02 June 2020 (online)
1. How can one evaluate the clinical effectiveness of homeopathic therapy? Some thoughts about the report of the High Authority for Health.
Author: Bernard Poitevin
Journal Reference: La Revue d'Homéopathie, Volume 10, Issue 4, December 2019, Pages 183–19. https://doi.org/10.1016/j.revhom.2019.10.030
Essence: This article describes the main characteristics of homoeopathy, inspects the results obtained in different clinical situations examined by High Authority for Health (HAS), France, so that clinical evaluation proposals based on the observational studies and clinical trials studying homoeopathy's fundamental premise—individualisation—can be put forward.
Relevance: The continued integration of homoeopathic medicine in the French health system and its reimbursement is an essential condition for ensuring the development of research and patient safety.
2. Homeopathy instead of antibiotics in respiratory tract infections: Certainly, less harmful, possibly more effective.
Author: Lex (ALB) Rutten
Journal Reference: La Revue d'Homéopathie, Volume 10, Issue 4, December 2019, Pages 171–177. https://doi.org/10.1016/j.revhom.2019.10.011
Essence: This article talks about the antimicrobial resistance, which is one of the major problems and leading cause of death in past 30 years. Antibiotics are widely used in respiratory tract infections and other serious complications. Severe side effects of antibiotics have been observed, which outweigh the benefit. Due to insufficient unreliable proof for homoeopathy in RTI, still the antibiotics are preferred over homoeopathy. The selection of homoeopathic medicines for individual patients is a reproducible solution using prognostic factors (symptoms). Shang/Egger's meta-analysis of homeopathy reveals substantial beneficial effect, whereas other meta-analysis shows positive but statistically non-significant effect. It further reports that placebo-hypothesis for homeopathy by creating small subsets with statistically non-significant positive results is unscientific. To overcome the perplexity of the situation, it has been suggested that homeopathic medicines for individual patients can be selected using prognostic factors (symptoms)–like in the diagnostic process.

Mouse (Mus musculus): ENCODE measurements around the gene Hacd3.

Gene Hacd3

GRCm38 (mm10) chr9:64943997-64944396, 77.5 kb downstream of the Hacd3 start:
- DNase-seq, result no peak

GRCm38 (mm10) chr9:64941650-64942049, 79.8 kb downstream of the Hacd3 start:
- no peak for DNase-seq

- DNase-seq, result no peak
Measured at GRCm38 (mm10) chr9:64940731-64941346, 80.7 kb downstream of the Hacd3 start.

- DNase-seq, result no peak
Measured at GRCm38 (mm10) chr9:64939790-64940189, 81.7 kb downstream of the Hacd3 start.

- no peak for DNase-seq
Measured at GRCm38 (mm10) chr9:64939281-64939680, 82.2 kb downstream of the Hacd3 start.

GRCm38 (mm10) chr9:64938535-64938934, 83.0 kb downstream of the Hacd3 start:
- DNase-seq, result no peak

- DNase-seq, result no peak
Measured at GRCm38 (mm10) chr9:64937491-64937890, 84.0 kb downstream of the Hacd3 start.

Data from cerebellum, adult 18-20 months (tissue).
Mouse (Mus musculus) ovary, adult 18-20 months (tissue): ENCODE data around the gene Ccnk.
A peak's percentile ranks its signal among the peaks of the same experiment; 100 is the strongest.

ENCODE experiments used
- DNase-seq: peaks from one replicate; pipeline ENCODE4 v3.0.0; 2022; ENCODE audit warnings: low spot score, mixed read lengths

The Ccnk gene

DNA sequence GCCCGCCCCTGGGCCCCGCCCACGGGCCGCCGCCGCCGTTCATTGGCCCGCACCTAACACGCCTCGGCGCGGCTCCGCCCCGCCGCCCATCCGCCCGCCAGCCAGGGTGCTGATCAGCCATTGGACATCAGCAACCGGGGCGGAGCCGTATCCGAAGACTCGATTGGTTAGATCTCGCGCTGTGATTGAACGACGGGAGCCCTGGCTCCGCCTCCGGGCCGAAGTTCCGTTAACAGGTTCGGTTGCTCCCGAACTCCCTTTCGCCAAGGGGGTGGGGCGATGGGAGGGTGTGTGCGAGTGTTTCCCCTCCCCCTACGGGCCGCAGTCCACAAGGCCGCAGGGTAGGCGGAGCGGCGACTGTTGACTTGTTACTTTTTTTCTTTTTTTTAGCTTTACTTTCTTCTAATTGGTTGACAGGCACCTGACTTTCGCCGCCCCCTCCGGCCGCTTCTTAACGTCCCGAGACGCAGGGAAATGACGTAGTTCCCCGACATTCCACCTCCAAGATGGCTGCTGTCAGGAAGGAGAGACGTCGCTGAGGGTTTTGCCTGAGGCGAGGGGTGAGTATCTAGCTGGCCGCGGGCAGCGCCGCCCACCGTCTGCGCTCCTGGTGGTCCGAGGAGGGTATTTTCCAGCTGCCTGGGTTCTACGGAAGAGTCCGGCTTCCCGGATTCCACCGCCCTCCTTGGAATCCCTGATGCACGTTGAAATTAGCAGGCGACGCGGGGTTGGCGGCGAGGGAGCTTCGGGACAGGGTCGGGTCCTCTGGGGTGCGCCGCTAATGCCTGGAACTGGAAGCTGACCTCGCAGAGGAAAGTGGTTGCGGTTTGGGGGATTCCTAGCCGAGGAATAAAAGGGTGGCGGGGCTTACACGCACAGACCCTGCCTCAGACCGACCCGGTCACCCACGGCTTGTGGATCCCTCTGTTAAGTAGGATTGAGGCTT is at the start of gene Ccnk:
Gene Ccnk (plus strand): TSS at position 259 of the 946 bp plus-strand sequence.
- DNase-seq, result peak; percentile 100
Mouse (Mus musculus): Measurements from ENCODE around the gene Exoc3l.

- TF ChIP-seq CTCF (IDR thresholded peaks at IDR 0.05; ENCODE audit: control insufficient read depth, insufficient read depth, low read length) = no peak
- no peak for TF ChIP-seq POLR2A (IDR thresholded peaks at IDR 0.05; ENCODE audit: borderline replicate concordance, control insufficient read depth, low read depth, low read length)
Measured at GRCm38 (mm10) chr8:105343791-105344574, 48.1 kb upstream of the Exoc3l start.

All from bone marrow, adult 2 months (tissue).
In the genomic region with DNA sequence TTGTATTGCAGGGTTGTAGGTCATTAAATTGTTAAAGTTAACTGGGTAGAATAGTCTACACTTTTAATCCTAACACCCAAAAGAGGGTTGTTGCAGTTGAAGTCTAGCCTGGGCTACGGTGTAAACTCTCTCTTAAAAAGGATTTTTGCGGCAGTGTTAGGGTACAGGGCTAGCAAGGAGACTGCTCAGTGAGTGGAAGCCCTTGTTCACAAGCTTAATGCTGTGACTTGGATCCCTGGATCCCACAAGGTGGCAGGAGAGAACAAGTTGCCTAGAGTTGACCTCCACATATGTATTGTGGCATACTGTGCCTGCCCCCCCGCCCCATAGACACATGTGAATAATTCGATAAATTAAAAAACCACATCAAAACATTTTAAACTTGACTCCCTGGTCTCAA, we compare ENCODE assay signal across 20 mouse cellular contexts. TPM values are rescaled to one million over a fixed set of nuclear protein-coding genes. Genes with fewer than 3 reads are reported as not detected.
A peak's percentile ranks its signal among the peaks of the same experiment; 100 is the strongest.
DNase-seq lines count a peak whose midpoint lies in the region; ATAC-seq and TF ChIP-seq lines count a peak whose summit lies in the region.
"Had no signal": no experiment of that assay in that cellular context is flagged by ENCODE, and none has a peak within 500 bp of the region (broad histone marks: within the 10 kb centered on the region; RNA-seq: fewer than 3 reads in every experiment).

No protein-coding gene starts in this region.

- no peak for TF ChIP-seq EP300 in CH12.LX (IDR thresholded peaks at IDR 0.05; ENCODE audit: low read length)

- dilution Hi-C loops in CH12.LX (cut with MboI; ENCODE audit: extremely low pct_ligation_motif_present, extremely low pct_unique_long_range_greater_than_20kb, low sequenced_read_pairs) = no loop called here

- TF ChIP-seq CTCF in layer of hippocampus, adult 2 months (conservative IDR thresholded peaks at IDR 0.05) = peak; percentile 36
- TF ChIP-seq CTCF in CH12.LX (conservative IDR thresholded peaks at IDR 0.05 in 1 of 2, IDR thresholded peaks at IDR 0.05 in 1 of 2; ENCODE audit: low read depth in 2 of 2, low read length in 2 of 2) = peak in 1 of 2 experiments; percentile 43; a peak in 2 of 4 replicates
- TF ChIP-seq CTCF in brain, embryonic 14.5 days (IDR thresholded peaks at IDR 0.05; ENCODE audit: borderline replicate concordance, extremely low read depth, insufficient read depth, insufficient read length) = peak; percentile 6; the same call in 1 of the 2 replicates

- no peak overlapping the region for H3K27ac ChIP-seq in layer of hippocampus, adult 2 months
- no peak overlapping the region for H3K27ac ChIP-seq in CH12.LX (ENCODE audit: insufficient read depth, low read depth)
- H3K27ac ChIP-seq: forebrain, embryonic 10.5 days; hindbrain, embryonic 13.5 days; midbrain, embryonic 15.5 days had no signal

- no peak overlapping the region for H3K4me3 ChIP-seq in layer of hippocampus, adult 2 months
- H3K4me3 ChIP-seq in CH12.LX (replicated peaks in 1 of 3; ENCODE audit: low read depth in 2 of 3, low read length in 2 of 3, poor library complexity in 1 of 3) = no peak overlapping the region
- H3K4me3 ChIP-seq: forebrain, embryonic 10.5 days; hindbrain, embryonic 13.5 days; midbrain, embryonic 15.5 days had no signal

Relevance: Prognostic factor research can be applied to develop treatment algorithms for improved and more accessible application of homeopathy; it can also be utilised further for better selection of patients that need antibiotics.
3. Homoeopathy and antibiotic resistance
Author: Francesco Macrì
Journal Reference: La Revue d'Homéopathie, Volume 10, Issue 4, December 2019, Pages 162–165. https://doi.org/10.1016/j.revhom.2019.10.021